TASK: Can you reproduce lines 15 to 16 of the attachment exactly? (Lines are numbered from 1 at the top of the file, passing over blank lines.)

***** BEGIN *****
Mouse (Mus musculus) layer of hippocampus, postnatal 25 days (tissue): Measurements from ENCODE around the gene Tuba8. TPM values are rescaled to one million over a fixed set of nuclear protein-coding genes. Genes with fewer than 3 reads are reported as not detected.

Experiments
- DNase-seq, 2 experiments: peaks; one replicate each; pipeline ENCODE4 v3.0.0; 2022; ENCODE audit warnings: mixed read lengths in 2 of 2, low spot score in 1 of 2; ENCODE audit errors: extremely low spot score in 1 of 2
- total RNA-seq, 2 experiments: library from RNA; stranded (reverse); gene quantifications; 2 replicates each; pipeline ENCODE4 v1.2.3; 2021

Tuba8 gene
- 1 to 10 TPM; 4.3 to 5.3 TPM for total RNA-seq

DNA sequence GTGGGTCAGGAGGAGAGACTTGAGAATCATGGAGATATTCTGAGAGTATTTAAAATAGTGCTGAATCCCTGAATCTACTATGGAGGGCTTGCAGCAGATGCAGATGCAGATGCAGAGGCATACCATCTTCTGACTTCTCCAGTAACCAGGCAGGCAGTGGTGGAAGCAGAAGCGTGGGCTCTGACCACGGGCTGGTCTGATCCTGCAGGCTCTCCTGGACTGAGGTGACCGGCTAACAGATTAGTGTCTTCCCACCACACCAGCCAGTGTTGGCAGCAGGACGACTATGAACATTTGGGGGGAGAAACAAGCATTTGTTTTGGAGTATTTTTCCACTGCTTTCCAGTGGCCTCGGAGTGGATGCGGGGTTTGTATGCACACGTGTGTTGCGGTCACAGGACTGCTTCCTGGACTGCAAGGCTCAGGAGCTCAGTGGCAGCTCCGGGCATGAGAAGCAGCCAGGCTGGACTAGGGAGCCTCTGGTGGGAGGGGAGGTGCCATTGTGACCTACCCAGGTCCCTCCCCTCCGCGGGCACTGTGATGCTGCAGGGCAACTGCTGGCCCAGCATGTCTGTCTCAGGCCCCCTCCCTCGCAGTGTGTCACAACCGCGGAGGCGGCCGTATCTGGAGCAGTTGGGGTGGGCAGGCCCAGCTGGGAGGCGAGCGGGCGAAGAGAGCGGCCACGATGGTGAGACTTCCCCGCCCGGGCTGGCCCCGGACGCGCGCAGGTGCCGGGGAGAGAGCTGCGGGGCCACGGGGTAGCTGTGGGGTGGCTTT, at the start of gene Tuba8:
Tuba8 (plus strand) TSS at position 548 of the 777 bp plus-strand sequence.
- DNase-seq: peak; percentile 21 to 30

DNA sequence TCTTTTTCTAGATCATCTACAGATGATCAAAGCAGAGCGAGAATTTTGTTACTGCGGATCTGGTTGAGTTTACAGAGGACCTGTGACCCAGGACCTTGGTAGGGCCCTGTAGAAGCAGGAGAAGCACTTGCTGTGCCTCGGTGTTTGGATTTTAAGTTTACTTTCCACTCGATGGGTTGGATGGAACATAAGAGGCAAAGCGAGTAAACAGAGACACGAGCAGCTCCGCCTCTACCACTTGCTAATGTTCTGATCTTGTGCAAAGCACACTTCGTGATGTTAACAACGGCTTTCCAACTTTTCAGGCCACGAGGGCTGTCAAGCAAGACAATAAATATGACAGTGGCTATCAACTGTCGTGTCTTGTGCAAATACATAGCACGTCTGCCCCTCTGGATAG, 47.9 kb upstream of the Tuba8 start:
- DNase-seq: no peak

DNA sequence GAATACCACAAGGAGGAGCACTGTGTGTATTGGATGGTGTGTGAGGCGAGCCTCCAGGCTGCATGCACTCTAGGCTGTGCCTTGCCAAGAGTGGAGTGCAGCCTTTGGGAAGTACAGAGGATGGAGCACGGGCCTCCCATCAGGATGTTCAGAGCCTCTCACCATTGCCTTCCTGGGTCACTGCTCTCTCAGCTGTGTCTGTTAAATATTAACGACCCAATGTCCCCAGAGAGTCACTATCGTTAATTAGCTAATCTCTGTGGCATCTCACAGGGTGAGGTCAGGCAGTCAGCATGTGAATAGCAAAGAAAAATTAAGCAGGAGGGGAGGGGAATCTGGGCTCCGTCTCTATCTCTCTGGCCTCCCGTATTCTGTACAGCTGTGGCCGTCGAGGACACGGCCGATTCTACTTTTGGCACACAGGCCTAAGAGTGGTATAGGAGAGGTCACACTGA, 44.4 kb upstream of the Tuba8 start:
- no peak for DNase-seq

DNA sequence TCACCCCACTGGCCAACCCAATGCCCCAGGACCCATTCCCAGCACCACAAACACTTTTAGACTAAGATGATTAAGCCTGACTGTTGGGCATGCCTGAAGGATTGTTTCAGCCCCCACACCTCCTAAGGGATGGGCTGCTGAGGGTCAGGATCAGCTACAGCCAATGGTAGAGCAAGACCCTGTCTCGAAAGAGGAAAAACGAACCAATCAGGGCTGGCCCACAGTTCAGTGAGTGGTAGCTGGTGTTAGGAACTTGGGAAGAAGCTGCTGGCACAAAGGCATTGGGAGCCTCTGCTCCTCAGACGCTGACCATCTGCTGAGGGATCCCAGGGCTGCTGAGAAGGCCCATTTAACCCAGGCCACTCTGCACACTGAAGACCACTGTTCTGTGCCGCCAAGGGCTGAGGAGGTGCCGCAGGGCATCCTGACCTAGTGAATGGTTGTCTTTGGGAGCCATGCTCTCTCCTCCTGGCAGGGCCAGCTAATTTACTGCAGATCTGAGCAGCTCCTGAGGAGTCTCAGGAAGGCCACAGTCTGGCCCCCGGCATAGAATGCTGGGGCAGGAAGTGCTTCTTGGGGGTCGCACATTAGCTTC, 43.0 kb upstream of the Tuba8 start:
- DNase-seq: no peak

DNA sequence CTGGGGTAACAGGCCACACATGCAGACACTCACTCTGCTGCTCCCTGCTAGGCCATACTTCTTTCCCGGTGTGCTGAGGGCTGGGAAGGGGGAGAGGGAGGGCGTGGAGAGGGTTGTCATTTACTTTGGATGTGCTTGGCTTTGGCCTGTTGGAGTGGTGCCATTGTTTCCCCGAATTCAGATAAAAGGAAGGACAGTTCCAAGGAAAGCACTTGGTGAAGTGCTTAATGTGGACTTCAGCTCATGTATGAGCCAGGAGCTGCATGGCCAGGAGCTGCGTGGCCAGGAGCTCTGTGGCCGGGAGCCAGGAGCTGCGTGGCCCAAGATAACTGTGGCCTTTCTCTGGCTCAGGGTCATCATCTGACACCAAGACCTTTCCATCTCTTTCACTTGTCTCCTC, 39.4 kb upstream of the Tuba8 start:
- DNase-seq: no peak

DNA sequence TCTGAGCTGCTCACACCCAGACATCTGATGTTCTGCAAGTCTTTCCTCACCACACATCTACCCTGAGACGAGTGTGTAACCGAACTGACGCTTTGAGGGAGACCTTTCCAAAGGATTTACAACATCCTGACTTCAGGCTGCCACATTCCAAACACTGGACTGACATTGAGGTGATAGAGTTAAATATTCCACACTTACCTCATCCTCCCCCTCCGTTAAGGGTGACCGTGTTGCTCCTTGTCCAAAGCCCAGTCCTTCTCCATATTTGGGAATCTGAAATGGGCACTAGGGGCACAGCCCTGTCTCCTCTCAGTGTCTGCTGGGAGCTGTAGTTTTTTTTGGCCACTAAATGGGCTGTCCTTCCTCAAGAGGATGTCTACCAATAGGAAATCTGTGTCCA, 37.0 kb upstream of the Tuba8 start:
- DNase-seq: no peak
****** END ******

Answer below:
- DNase-seq: no peak

DNA sequence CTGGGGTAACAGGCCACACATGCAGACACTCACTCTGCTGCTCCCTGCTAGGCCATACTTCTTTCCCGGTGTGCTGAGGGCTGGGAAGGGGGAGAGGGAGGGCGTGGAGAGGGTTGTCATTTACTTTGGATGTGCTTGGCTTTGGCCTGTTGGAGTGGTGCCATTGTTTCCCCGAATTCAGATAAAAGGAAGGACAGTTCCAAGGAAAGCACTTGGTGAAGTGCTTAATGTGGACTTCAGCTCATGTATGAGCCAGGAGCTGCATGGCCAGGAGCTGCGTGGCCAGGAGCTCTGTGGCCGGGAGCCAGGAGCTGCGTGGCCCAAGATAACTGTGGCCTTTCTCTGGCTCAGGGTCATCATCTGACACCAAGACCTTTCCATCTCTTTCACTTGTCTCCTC, 39.4 kb upstream of the Tuba8 start: